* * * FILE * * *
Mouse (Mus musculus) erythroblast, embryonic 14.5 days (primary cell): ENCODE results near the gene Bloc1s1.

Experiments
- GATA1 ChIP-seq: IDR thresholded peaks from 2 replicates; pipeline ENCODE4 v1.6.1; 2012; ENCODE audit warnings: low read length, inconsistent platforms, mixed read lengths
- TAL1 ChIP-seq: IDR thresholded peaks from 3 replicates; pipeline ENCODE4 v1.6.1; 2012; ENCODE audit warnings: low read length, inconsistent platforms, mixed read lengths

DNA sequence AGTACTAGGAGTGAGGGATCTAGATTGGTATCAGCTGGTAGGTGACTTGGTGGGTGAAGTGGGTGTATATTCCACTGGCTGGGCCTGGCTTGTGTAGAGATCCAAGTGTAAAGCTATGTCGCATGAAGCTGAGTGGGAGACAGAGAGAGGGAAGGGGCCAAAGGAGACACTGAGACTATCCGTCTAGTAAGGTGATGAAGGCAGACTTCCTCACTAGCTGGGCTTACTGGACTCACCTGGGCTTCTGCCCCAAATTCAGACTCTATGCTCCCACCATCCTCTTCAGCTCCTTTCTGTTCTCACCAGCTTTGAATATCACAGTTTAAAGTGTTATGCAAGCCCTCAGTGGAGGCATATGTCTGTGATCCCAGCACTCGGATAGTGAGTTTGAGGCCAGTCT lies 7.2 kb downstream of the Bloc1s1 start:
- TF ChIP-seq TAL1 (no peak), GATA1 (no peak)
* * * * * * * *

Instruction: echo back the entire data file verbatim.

Mouse (Mus musculus) erythroblast, embryonic 14.5 days (primary cell): ENCODE results near the gene Bloc1s1.

Experiments
- GATA1 ChIP-seq: IDR thresholded peaks from 2 replicates; pipeline ENCODE4 v1.6.1; 2012; ENCODE audit warnings: low read length, inconsistent platforms, mixed read lengths
- TAL1 ChIP-seq: IDR thresholded peaks from 3 replicates; pipeline ENCODE4 v1.6.1; 2012; ENCODE audit warnings: low read length, inconsistent platforms, mixed read lengths

DNA sequence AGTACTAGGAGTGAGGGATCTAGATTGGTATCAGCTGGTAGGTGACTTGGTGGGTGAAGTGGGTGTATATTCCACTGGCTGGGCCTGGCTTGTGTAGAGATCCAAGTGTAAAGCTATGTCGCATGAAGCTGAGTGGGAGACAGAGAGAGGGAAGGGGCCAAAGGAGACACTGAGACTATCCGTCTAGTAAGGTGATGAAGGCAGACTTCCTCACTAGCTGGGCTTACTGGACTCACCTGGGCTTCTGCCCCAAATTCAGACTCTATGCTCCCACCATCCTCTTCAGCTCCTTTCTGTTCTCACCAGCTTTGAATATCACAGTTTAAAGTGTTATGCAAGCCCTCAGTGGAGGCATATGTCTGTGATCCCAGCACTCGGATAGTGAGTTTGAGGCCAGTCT lies 7.2 kb downstream of the Bloc1s1 start:
- TF ChIP-seq TAL1 (no peak), GATA1 (no peak)